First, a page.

On the way to the bicycle district a friendly LAPD officer stopped me to ask what the purpose of the event was. All he knew that it wasn’t a race. We chatted for a bit before heading up to the bicycle district.
By the time I had arrived a crowd of a couple hundred had gathered just before CicLAvia was officially underway. The energy was great. There were mostly adults there but definitely a few kids in the crowd. Almost everybody was on a bicycle. Not a lot of skaters or pedestrians. But everybody was excited to be part of L.A.’s first car-free event.
Once the clock hit 10 a.m., CycLAvia was officially on. I pedaled slowly down the route, enjoying the scenery of the event and of the neighborhoods. The route was fascinating and very representative of L.A.’s diversity. From East Hollywood, the route traveled through Korea Town, Little Tokyo, the central business district and over the L.A. River on a huge overpass to Hollenbeck Park, which has a distinctive Latin flavor.
Along the route there were a few rest stops where there was usually an information booth selling cool t-shirts. The shirts were made by HomeBoy Industries, a non-profit that aims to get kids out of gangs, with the proceeds marked as going to fund future CicLAvia’s in L.A. Everybody seemed to want a souvenir from the event. T-shirts were the hot item, and at $20 a piece, I bet the organizers raised a fair bit.
In front of City Hall, Coca-Cola was giving away free samples of their products. Coca-Cola also appeared to be sponsoring the free health care screenings in the next booth. It was kind of funny, that you could have a couple cups of their caffeinated flavored sugar water and then get your blood pressure checked. There also was a demonstration against the use of oil and coal going on at the same time.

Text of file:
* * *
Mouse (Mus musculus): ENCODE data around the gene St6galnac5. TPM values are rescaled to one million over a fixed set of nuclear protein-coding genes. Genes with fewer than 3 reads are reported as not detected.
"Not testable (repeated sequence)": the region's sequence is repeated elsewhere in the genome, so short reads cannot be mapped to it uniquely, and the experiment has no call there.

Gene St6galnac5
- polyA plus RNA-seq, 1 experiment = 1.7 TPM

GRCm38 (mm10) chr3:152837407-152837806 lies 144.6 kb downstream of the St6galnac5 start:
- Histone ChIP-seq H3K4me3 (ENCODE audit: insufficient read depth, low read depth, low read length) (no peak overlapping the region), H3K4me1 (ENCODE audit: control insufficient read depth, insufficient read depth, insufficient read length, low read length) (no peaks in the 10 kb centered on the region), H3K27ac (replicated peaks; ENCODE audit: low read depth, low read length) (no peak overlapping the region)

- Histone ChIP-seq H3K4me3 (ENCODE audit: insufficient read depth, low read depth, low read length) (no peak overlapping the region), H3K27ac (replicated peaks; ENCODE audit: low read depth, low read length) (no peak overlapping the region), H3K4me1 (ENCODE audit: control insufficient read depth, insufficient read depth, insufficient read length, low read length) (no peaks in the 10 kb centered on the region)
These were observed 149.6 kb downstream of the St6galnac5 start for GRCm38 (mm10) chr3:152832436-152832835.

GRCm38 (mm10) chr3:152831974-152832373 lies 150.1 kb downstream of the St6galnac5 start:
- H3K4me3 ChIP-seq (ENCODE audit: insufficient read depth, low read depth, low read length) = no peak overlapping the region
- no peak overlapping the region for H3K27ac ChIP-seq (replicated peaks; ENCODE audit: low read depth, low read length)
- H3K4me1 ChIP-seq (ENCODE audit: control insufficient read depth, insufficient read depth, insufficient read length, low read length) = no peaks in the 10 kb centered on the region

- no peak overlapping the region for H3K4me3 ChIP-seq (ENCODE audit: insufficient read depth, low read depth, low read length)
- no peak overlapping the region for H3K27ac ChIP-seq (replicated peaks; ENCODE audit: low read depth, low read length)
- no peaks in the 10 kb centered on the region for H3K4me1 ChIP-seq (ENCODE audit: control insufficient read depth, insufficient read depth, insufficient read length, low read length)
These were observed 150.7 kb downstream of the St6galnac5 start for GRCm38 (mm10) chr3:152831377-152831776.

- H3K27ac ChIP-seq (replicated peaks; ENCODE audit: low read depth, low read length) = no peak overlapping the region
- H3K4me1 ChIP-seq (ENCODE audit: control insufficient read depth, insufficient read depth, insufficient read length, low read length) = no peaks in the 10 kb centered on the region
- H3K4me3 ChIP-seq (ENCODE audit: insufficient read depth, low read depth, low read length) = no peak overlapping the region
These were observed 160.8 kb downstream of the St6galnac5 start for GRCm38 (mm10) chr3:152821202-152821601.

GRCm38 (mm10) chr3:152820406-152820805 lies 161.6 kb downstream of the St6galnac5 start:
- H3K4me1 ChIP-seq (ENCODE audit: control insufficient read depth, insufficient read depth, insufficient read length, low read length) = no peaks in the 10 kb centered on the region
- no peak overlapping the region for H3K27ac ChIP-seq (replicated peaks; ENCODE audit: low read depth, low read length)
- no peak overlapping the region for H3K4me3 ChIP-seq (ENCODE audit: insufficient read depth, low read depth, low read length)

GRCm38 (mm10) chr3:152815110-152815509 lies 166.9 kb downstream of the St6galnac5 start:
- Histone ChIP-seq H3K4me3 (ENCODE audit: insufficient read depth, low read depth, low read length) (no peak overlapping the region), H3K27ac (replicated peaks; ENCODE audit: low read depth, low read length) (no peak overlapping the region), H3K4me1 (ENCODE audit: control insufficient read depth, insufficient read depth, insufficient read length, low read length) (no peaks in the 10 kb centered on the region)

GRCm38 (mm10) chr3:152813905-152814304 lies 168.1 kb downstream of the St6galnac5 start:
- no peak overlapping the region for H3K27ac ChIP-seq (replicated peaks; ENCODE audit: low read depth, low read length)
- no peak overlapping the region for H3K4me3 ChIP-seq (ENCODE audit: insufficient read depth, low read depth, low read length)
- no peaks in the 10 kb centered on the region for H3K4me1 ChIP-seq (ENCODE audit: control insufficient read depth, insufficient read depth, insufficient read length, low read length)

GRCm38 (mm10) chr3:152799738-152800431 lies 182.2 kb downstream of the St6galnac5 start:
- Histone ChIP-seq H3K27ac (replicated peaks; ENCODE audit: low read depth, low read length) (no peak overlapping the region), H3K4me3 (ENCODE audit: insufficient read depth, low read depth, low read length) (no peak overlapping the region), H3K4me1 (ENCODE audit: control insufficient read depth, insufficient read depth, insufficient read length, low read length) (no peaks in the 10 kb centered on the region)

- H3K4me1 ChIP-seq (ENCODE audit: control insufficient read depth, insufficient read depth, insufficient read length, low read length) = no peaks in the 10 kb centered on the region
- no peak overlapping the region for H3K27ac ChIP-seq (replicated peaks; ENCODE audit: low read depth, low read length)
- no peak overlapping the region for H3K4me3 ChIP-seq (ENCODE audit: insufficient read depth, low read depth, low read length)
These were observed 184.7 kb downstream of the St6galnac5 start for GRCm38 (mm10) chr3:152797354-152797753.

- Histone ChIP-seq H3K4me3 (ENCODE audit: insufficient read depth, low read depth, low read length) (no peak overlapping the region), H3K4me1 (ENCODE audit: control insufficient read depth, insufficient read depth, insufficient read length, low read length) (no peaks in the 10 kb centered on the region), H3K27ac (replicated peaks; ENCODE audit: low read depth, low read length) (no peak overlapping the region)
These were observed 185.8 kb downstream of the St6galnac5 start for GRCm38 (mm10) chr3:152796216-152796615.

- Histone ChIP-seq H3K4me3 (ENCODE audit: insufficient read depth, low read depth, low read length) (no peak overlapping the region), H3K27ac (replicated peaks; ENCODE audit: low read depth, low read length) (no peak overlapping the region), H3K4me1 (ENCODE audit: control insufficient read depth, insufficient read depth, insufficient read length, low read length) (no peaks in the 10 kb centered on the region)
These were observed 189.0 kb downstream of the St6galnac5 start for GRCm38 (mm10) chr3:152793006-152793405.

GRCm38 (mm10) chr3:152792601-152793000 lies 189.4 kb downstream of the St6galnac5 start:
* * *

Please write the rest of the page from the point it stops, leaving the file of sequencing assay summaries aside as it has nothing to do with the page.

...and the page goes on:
I did not see too many activities going on simultaneously at CicLAvia, which was too bad. It makes for a better event when you can break up the ride or walk with some fun activity to do or watch. On the other hand, I loved the food along the route. There were plenty of cafes and restaurants open for business and thriving with all the new business. There were also a handful of food carts at the rest stops.
I probably rode the route back and forth three or four times during the day. The L.A. Times estimated that the event drew in 100,000 people. I am not sure I buy their estimate. I have seen the start of El Tour de Tucson when 5,000 people are packed together behind the start line like sardines for several city blocks. I have also been to two of Portland’s Sunday Parkways events, which had 10,000 and 15,000 folks at them. There definitely were a lot of people at L.A.’s first event but I would guess that the true number was closer to 20,000, folks. I would guess that each person was being counted a few times during the event.
In any case, the event was still awesome. It was amazing to see so many Los Angelinos enjoying car-free streets and it left me wondering what L.A. will look like in 20 years once the bicycle revolution has transformed the city there.